The bunker and the home merge
There is a spatial aspect to the imaginary of the Cold War bunker; it is separate and distinct from the home. A place of refuge, somewhere to go when disaster strikes that reproduces, in some form or another, the life that is currently under threat; a sort of backup or auxiliary everyday life. This spatial arrangement may seem odd, anachronistic, or even a little quaint in the current context.13
There is good reason, however, to challenge this distance. While the external bunker may no longer be ubiquitous (to the extent that it ever truly was), the direction simply goes the other way; that is, rather than extending everyday life by pouring resources into the backyard to reproduce it, the current context instead bunkerizes the home to “harden” it against threats to preserve everyday life in situ. Of course, this does not preserve everyday life but rather changes it, thus every home becomes a miniature version of Fortress America with surveillance technologies, panic rooms, fortified and reinforced walls, failsafe backups for energy production, and heavy arms maintenance.14 This should come as no surprise given the frontier discourse of bunkerization that every home is simultaneously a fortress, and its attendant carceral urbanism.15
But in the face of state failure – to deal with wildfires in the Pacific Northwest (and the wildfires springing up everywhere else as global climate change intensifies), heat waves, tidal flooding, super hurricanes and F5 tornadoes, and the buckling of power grids during extreme weather; to say nothing of the government mishandling of a pandemic – it starts to make sense why bunkerizing the home is a perhaps rational response, especially if the state is unreliable. This leads to the final provocation.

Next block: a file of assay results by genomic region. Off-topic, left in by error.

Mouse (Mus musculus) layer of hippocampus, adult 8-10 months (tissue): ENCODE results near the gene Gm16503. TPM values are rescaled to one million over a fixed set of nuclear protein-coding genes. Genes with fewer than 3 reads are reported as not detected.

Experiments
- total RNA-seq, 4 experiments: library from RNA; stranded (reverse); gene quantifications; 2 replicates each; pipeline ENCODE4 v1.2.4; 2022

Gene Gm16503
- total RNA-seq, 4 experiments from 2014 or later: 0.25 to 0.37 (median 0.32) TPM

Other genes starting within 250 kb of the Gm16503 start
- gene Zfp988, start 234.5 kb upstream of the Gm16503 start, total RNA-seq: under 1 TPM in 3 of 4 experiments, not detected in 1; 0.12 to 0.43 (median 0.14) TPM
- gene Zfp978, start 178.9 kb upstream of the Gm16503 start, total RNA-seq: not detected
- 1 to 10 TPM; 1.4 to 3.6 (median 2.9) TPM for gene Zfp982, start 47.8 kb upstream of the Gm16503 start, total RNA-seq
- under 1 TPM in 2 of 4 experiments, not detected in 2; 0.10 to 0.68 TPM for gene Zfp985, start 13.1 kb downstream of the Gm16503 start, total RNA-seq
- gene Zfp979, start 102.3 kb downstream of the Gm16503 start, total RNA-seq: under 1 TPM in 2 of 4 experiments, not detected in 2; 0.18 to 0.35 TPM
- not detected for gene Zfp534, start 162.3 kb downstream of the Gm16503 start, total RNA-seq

Bunkerization is a neoliberal logic
This brings us to the general social diagnosis. Bunkerization is an increasingly mainstream response to the last 40 or so years of neoliberal logics that order our lives. In broad strokes, that means that the state undertakes a managed absence, leaving it to the market for individuals to take responsibility for individually solving social problems through personal consumption patterns.16 In the case of bunkerization it presumes that, as part of the broader neoliberal condition, savvy consumer choices as an existential exercise of responsibility will result in better life chances.17 In some cases that looks like seasteading for billionaires,18 or perhaps buckets of shelf-stable foodstuffs at the wholesaler to sustain a masculine frontier ideology.19 These vectors are not too dissimilar to the consumer exhortations to save the environment by purchasing the right kind of dish soap or making other savvy purchases. In these cases, political and collective action is stripped of any meaning save for the ability to individually purchase our way to safety.